What I Want in a Book

I have a book problem.

I love to read. When people ask me what genre I favour, I usually laugh and reply, “A little bit of everything!” I read mostly classics and YA fantasy and and sci-fi and poetry and biographies and histories and the occasional romance. I read quotes and blogs and magazines and dictionaries. I read the backs of cereal boxes and labels on people’s clothes. I read some books that are popular and some that aren’t.

I like adventure and discovery and a strong female character. I like small towns and bookworms and tall, dark, mysterious strangers. I like star-crossed lovers and ill-fated relationships and I like reading about the banter between siblings. I like flirty things and daring things and weird things and sometimes murderous things. I like make believe worlds and real worlds, and I like wise, old mentors with beards and witticisms.

Prince Charmings with a dark side, collections of exotic teas, and funny uncles with top hats and awful comb-overs. I like scarves and rain boots (which sound so much more poetic than rubber boots) and something that won’t take a lot of energy to read but will still make me think about life differently. I like sexy things but think sex in books is a bit unnecessary. I like things that are realistic but don’t like reading about things that go against my strongest morals.

I like books that remind me of mellow music, elegant music, angst-ridden and pure sadness music. Books that remind me of bleached out photographs from the ‘70s and old radio shows and my childhood.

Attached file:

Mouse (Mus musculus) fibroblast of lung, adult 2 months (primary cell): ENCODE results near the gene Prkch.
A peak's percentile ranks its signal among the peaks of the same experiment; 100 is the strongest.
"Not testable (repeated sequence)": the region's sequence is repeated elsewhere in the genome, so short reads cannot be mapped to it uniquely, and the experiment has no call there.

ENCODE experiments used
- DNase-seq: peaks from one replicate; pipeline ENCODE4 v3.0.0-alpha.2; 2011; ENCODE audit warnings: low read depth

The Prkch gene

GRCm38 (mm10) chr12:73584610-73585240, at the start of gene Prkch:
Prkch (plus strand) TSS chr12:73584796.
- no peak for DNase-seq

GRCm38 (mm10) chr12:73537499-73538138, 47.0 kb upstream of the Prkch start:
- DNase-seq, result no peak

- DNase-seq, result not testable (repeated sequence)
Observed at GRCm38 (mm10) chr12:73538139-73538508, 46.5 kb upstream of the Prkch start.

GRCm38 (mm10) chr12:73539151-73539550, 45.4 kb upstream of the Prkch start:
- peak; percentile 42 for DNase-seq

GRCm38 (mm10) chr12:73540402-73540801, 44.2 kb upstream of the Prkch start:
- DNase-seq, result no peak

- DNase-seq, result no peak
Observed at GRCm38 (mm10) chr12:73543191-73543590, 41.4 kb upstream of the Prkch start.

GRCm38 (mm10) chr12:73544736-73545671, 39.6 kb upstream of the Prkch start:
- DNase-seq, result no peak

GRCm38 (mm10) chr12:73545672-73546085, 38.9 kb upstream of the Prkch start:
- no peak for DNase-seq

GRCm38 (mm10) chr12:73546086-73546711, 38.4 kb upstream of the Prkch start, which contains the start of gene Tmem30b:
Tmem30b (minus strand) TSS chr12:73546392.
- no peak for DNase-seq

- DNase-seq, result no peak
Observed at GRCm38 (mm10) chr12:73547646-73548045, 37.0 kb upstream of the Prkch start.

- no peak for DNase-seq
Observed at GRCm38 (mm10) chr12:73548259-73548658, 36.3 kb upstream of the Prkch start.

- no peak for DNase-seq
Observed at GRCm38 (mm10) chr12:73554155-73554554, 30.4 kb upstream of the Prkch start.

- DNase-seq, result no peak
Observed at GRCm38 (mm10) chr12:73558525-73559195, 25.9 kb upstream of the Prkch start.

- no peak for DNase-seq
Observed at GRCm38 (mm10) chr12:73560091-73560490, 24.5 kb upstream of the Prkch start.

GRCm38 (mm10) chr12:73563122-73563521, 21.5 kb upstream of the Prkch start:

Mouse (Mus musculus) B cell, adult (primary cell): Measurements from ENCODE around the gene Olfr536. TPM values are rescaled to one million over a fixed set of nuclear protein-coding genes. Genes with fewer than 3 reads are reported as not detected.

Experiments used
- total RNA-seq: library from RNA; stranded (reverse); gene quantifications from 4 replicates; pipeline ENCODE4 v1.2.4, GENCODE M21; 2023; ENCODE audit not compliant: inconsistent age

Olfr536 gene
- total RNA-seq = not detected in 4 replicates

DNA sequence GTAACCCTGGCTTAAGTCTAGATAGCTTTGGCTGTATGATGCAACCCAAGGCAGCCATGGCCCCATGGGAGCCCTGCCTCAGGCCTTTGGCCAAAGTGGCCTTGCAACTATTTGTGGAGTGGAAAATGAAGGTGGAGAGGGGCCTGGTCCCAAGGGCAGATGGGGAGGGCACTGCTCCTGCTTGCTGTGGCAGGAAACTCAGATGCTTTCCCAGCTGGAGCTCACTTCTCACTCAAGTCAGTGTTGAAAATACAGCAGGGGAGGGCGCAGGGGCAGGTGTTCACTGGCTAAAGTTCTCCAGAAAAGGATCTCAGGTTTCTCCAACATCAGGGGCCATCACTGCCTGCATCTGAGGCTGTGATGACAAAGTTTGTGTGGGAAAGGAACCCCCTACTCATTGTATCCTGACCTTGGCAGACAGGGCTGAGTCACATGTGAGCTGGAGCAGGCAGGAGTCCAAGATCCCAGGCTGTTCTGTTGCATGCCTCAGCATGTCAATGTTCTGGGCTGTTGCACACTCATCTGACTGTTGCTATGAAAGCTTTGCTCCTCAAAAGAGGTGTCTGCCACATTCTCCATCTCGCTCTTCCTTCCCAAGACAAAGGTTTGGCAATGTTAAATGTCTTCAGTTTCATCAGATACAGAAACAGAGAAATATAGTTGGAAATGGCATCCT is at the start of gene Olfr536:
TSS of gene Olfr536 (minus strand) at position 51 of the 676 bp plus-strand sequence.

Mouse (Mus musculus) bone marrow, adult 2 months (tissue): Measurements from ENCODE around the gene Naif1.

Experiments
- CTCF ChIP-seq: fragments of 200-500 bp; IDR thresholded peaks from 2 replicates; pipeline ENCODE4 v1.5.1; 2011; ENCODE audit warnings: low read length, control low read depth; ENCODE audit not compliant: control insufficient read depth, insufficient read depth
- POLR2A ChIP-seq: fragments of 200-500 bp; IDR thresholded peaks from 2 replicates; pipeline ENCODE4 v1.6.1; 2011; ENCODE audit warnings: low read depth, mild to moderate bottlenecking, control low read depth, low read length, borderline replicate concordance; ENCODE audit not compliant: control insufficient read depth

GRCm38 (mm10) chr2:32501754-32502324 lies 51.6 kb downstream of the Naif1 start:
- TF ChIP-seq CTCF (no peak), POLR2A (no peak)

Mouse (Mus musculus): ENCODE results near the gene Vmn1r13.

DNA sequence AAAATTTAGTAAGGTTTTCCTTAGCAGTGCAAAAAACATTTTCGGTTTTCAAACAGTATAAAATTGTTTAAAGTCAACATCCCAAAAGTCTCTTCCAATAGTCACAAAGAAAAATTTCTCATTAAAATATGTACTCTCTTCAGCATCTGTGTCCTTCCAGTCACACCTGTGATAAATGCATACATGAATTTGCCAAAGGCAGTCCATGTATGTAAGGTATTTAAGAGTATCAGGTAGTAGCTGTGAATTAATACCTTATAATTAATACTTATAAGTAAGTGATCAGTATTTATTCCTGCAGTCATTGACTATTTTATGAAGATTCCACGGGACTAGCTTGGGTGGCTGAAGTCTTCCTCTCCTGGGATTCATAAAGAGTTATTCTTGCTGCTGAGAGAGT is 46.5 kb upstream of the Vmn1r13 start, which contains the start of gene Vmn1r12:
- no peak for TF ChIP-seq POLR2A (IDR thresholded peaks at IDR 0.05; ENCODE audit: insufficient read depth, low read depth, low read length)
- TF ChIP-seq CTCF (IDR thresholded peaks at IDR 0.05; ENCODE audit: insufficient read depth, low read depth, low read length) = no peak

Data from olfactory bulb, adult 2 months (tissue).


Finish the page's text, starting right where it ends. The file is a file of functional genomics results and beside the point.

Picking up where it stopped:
My favourite books are the ones that taught me something, whether it be a moral or an idea or a word or character development. Some of them are just pretty. They sit nicely in the nooks of my brain. Not all of them are deep, dark, disturbing novels, but some of them are. Some of them are light and fluffy and simply easy to read.

I like elements of Alice in Wonderland (“It’s a vegetable. It doesn’t look like one, but it is.”) and Pride and Prejudice (“They parted at last with mutual civility, and possibly a mutual desire of never meeting again.”) and Harry Potter (“One can never have enough socks,” said Dumbledore. “Another Christmas has come and gone and I didn’t get a single pair. People will insist on giving me books.”) and The Outcasts of 19 Schuyler Place (“Uncle had learned long ago that obeying a rule in fact but not in spirit was very hard on people who say we for I and who do not allow dogs on their premises.”) and Fade (“So he endured. Did not cry.”).